UNESCO implements information ethics and e-government initiative in Africa
UNESCO, in cooperation with the International Centre for Information Ethics and the Government of South Africa, organized an Information Ethics and e-Government High Level Executive Seminar followed by a training workshop. The two events were held in the framework of UNESCO's Information for All Programme (IFAP) in Pretoria, South Africa, from 23 to 26 February 2009.
This initiative is a direct response to the outcomes of the African Information Ethics Conference that took place in Tshwane, South Africa, in February 2007. It is also part of the implementation of the World Summit on the Information Society decisions, where information ethics are identified as a critical component in building a people-centred, development-focused and inclusive information society.
The training workshop was attended by about 50 participants from 13 African countries: Botswana, Burundi, Chad, Eritrea, Ghana, Lesotho, Malawi, Mozambique, Senegal, Republic of South Africa, Swaziland, Union of the Comoros and Zambia. It was designed by a team of leading international academic institutions with expertise in the field of information ethics, including:
- the International Centre for Information Ethics based at the Stuttgart Media University in Germany,
- the School of Information Studies (University of Wisconsin-Milwaukee, USA) and
- the faculty of Information Science (University of Pretoria, South Africa),
as well as by leading practitioners in the field of e-government.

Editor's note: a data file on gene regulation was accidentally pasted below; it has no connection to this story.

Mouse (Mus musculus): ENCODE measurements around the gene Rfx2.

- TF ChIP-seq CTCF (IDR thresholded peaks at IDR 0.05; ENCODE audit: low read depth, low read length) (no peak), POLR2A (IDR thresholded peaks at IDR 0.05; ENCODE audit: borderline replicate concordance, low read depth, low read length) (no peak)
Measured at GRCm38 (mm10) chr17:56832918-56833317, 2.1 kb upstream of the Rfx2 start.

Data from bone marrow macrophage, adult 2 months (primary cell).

This e-government and information ethics initiative in Africa aims to significantly improve the quantity and quality of government services provided to the public, businesses and the civil society over those provided by traditional methods. This objective could be reached through simplifying, streamlining and speeding up the processes of applying for and securing entitlement. It is also important to ensure that the benefits and services required are delivered on time, accurately and completely, without compromising legal and ethical norms such as openness and fairness in bidding policies and procedures.
Another objective of this initiative is to incorporate greater transparency into the provision of government products and services to the public and businesses. It requires making information on the availability of those services more complete and pro-actively accessible to both the media and the public. Therefore, all elements of the society will be better informed and educated about what is being offered precisely; when and how to obtain those services; and how to ensure that promised services are, in fact, delivered.
Information ethics is one of the five priorities of the Information for All Programme of UNESCO.
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